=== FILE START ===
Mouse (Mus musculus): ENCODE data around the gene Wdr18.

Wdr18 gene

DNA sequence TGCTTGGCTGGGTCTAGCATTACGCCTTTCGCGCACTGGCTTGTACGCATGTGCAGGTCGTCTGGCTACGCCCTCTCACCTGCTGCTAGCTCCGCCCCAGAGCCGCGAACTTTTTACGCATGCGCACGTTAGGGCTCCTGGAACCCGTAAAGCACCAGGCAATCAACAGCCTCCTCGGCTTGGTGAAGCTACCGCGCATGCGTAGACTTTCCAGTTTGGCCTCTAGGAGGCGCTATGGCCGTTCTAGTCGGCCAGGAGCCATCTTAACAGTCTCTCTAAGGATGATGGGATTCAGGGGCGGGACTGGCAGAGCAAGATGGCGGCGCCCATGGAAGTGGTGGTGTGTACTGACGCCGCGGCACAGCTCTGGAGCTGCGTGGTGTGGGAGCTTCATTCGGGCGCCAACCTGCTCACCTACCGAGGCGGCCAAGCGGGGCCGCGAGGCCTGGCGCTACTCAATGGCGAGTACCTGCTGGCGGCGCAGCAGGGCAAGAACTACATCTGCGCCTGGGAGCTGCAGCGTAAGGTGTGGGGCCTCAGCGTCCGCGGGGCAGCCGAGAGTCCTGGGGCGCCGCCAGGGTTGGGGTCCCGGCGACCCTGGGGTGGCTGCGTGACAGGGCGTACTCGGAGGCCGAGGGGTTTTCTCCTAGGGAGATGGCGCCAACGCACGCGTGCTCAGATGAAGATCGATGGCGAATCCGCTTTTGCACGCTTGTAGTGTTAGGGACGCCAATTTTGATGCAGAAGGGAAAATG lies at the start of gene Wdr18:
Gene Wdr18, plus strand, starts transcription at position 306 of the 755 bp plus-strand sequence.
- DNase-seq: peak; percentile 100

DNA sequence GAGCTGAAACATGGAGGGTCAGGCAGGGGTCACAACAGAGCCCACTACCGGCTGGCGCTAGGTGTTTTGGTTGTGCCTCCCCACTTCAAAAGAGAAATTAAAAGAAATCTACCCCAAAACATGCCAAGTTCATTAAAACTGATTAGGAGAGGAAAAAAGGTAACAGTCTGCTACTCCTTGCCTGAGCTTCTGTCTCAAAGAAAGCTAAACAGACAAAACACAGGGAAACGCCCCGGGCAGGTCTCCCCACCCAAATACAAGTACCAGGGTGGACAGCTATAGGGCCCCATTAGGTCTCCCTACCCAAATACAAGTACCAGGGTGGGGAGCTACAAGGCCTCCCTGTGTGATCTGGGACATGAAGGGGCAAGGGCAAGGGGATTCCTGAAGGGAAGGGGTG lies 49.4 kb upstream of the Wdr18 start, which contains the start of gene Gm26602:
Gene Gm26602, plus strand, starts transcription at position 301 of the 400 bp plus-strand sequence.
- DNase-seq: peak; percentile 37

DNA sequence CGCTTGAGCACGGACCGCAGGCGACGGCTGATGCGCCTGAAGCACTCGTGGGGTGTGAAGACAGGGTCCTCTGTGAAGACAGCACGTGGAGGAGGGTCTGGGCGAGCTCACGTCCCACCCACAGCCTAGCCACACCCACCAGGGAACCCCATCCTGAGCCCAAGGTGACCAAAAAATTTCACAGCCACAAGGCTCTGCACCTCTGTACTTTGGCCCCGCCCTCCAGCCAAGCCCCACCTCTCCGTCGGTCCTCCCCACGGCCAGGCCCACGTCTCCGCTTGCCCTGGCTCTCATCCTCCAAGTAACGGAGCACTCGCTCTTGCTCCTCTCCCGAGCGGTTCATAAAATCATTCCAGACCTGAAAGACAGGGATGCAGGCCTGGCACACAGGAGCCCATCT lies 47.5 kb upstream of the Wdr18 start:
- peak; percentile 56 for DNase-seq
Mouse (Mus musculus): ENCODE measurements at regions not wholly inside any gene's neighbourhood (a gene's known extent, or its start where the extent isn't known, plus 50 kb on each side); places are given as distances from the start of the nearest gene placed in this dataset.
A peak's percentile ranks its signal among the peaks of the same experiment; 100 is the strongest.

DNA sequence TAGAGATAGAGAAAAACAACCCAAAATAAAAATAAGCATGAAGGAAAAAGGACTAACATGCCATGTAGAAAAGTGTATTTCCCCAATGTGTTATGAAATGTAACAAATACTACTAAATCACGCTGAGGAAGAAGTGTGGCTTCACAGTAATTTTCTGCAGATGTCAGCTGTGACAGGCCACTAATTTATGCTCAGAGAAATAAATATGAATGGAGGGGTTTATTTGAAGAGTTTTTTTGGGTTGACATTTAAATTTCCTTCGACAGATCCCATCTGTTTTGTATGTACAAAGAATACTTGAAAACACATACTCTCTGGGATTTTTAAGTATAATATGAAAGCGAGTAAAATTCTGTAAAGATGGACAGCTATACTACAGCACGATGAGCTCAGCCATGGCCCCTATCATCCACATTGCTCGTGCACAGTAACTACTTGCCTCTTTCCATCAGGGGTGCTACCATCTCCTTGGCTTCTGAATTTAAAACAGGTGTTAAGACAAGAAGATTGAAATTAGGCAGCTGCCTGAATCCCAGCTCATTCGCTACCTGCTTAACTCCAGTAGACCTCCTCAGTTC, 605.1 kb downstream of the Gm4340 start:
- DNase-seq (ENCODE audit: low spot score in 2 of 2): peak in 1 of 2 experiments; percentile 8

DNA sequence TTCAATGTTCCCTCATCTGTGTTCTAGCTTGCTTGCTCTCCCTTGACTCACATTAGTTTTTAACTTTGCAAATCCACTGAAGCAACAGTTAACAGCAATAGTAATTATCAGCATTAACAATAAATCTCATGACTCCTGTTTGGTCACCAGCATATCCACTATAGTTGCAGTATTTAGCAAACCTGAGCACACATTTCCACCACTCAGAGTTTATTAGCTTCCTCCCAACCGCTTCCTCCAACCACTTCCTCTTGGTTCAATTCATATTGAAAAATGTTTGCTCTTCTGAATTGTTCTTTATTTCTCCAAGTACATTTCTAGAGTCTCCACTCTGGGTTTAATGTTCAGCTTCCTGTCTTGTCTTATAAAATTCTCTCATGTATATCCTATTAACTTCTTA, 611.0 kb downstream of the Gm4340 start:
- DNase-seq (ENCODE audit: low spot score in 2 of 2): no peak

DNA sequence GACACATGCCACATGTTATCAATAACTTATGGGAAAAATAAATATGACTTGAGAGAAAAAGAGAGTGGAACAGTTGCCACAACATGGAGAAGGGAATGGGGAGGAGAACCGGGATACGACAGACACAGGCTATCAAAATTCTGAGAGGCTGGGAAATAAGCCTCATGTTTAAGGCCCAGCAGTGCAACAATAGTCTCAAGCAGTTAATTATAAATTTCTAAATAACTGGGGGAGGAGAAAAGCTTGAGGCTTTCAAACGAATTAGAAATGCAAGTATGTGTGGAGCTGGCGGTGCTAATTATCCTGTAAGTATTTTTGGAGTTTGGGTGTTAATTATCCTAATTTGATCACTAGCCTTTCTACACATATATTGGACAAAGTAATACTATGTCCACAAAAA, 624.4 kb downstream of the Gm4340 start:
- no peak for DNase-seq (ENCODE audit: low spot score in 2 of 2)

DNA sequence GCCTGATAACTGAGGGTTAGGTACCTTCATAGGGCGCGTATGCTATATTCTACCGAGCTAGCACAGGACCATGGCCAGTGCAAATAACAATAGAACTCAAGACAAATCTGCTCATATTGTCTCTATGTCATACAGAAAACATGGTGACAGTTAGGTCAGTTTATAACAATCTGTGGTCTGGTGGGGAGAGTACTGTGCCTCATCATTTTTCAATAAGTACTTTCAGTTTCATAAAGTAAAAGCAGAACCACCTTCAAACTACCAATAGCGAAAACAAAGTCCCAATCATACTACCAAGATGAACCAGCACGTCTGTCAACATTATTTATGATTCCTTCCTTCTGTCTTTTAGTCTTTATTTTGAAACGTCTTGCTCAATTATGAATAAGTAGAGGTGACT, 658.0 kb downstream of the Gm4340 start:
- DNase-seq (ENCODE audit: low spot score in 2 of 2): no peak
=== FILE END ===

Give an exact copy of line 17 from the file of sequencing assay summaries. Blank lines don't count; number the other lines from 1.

DNA sequence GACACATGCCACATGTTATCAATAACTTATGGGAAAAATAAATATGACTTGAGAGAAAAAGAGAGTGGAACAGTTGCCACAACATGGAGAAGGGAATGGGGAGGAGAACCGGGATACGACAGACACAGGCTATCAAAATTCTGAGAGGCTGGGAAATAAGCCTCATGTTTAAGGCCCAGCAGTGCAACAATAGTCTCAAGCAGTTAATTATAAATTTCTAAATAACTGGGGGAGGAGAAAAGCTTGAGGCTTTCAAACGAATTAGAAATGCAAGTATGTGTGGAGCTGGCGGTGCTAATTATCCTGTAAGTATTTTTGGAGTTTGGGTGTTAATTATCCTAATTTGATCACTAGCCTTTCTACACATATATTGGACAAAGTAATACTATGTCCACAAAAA, 624.4 kb downstream of the Gm4340 start: